Research in Social Stratification and Mobility (2011), Vol. 29, No 3, pp. 247-262.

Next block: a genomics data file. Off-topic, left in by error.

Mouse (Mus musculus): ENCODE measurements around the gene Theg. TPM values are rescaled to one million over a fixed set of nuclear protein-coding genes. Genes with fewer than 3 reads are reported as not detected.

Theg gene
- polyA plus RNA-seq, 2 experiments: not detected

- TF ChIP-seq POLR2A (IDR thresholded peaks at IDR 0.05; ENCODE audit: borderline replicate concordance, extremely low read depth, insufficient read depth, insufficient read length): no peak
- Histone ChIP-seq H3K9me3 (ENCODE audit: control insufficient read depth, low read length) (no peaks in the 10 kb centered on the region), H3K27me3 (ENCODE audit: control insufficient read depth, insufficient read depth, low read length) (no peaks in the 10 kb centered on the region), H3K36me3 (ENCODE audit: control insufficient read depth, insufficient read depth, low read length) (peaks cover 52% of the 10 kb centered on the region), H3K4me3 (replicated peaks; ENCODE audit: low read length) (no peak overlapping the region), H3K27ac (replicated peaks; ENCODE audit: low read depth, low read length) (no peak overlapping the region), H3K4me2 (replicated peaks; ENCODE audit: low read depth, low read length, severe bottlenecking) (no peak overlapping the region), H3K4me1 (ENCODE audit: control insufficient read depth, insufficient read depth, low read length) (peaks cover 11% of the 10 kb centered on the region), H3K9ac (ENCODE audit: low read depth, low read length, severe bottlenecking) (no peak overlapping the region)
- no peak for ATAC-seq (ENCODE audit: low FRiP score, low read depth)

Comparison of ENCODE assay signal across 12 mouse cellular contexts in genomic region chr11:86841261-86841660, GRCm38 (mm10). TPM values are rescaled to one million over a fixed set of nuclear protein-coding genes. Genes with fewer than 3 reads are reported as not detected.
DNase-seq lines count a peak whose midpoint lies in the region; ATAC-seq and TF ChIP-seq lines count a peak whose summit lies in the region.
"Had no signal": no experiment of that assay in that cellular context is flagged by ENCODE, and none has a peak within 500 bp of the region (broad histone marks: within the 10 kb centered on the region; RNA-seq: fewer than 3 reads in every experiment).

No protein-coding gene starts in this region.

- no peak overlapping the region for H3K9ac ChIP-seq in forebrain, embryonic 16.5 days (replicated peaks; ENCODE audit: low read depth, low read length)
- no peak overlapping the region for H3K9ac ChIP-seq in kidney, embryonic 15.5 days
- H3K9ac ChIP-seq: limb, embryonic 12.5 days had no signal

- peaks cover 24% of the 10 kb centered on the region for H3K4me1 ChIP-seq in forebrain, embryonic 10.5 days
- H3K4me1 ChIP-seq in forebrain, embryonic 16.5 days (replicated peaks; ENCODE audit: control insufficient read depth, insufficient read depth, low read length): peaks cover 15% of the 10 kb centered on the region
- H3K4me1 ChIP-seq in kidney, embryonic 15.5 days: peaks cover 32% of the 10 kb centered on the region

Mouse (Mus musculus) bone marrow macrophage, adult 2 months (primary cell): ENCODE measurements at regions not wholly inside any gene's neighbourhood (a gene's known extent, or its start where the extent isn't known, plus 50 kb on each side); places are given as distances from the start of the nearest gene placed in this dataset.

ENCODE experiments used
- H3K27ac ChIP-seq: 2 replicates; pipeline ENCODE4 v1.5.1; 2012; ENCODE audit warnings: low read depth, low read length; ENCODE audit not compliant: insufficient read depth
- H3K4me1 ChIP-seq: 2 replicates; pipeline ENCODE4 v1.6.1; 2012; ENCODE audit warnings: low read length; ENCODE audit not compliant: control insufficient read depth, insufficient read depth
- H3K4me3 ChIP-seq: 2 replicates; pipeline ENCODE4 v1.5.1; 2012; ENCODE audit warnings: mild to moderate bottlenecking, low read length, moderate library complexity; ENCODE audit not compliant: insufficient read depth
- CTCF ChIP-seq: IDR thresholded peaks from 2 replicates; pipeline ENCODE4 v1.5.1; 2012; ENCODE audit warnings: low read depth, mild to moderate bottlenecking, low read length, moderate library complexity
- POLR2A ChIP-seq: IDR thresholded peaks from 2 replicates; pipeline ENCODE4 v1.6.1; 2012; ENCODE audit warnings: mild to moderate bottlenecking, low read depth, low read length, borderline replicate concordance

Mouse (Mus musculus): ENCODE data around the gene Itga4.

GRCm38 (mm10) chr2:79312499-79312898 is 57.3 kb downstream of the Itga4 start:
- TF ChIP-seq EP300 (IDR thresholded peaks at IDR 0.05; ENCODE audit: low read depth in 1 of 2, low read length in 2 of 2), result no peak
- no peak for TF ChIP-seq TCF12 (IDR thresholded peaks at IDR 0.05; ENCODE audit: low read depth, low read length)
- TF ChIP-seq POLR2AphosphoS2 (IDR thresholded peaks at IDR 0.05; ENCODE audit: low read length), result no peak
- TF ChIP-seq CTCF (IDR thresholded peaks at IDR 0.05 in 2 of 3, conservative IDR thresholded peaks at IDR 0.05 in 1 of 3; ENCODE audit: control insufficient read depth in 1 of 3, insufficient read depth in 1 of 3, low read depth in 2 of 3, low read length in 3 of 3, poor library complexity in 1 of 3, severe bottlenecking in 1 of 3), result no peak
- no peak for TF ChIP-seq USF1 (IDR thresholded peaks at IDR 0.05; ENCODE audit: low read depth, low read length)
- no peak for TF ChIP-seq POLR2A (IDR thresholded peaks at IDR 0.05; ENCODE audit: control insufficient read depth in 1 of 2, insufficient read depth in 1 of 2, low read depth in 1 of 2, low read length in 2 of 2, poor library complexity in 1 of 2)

Cameron and Heckman (1998) established that a sequential logit model is more sensitive than many other models to the possible biasing influence of unobserved heterogeneity. This article proposes a method which allows researchers to find out how large this potential problem is for their data, their model, and their hypothesis of interest. This is done by proposing a set of scenarios for this unobserved heterogeneity, and showing how to estimate the effects of interest given these scenarios. The set of results from these scenarios give an indication of how sensitive the results are to assumptions regarding unobserved heterogeneity. This sensitivity analysis has been applied to a study of educational attainment in the Netherlands, and it showed that that the finding that the effect of fatherís education declined over transitions is quite sensitive to the assumptions made about unobserved heterogeneity, but that the finding that the effect of fatherís education declined over birth cohorts is more robust than is often feared.